LaVar Ball: UCLA-bound sons LiAngelo, LaMelo will be one-and-done

Lonzo Ball spent just one season at UCLA before declaring for the NBA Draft, and if you put weight into the predictions of Big Baller Brand patriarch LaVar, his two younger brothers will do the same.

LiAngelo and LaMelo, members of UCLA's recruiting classes of 2017 and '19, are halfway toward fulfilling Ball's prediction. LiAngelo signed with the Bruins and will be on the hardwood next season. LaMelo is a top prospect with potential talent to be one-and-done like Lonzo.

Lonzo led the country in assists in his lone season and proved to be one of the most electric players in the country. But their father says no matter the on-court performance in Westwood for LaMelo or LiAngelo, one year of college is all they'll be taking.

"All my boys are gonna be one-and-done. Gelo [LiAngelo] is going [to] be one-and-done whether he's good or bad," LaVar told ESPN. "I'm going to put him in the draft, hope they don't take him. Bring him into the Lakers as a free agent, let him wind up with his brother and watch how good they play together."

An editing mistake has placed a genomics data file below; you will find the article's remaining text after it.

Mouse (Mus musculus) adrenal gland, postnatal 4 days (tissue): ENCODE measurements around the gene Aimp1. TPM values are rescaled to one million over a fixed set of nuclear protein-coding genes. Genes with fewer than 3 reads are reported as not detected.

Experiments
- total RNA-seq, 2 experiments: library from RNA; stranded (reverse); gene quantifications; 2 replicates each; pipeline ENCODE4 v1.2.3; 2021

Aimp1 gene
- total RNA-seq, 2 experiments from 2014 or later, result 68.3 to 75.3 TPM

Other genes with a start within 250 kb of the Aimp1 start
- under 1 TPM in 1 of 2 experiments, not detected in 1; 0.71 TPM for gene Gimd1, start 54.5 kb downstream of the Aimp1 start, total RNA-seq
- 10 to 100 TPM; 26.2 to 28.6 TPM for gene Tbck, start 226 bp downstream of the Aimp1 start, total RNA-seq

LaMelo Ball, whose name you might recall after he had 92 points in a high school game last season, is already a five-star prospect and has grown into a 6-foot-3 frame over the past year. But LiAngelo, the lesser-heralded prospect, projects as little more than a rotation college player at this stage -- although he could develop into a professional prospect down the line.

Lonzo, a projected top-three pick in the upcoming NBA Draft, sounds confident that his brother will put it together quickly at UCLA.

"Knowing my brother, I think he'll be ready. Look at his body; he's already [got an] NBA-ready body. I know he can shoot. I know he has the skills. I'm confident."

The goal for LaVar, he says, is to get all three on the Lakers to form a superteam like they did in high school.

"We get three of the Ball boys on the Lakers together, and we gonna go championship, championship, championship, championship, championship," LaVar said. "You think I'm playing? You saw what they did in high school."

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